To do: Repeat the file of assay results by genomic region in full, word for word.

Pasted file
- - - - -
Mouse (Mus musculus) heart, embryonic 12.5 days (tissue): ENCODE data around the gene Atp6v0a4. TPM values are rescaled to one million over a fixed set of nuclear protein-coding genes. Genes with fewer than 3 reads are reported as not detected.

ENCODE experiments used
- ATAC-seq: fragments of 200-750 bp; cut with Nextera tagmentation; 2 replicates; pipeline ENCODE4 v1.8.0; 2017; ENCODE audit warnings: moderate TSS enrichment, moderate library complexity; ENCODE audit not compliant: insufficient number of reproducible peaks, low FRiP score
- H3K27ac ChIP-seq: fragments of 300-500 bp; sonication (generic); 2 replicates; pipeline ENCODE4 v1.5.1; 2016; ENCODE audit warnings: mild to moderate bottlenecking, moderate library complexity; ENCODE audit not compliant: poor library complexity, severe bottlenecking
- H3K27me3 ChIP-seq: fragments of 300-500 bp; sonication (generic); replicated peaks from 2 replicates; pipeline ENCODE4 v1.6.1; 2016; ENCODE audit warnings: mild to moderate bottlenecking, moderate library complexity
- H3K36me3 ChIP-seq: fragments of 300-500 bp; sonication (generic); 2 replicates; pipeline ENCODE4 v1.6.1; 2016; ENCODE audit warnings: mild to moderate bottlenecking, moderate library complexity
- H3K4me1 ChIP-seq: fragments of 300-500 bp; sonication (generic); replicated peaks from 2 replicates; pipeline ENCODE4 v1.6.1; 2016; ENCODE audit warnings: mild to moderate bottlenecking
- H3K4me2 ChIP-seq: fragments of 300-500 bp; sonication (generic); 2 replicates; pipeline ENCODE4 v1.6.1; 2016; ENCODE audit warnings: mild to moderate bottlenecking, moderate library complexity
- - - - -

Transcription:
Mouse (Mus musculus) heart, embryonic 12.5 days (tissue): ENCODE data around the gene Atp6v0a4. TPM values are rescaled to one million over a fixed set of nuclear protein-coding genes. Genes with fewer than 3 reads are reported as not detected.

ENCODE experiments used
- ATAC-seq: fragments of 200-750 bp; cut with Nextera tagmentation; 2 replicates; pipeline ENCODE4 v1.8.0; 2017; ENCODE audit warnings: moderate TSS enrichment, moderate library complexity; ENCODE audit not compliant: insufficient number of reproducible peaks, low FRiP score
- H3K27ac ChIP-seq: fragments of 300-500 bp; sonication (generic); 2 replicates; pipeline ENCODE4 v1.5.1; 2016; ENCODE audit warnings: mild to moderate bottlenecking, moderate library complexity; ENCODE audit not compliant: poor library complexity, severe bottlenecking
- H3K27me3 ChIP-seq: fragments of 300-500 bp; sonication (generic); replicated peaks from 2 replicates; pipeline ENCODE4 v1.6.1; 2016; ENCODE audit warnings: mild to moderate bottlenecking, moderate library complexity
- H3K36me3 ChIP-seq: fragments of 300-500 bp; sonication (generic); 2 replicates; pipeline ENCODE4 v1.6.1; 2016; ENCODE audit warnings: mild to moderate bottlenecking, moderate library complexity
- H3K4me1 ChIP-seq: fragments of 300-500 bp; sonication (generic); replicated peaks from 2 replicates; pipeline ENCODE4 v1.6.1; 2016; ENCODE audit warnings: mild to moderate bottlenecking
- H3K4me2 ChIP-seq: fragments of 300-500 bp; sonication (generic); 2 replicates; pipeline ENCODE4 v1.6.1; 2016; ENCODE audit warnings: mild to moderate bottlenecking, moderate library complexity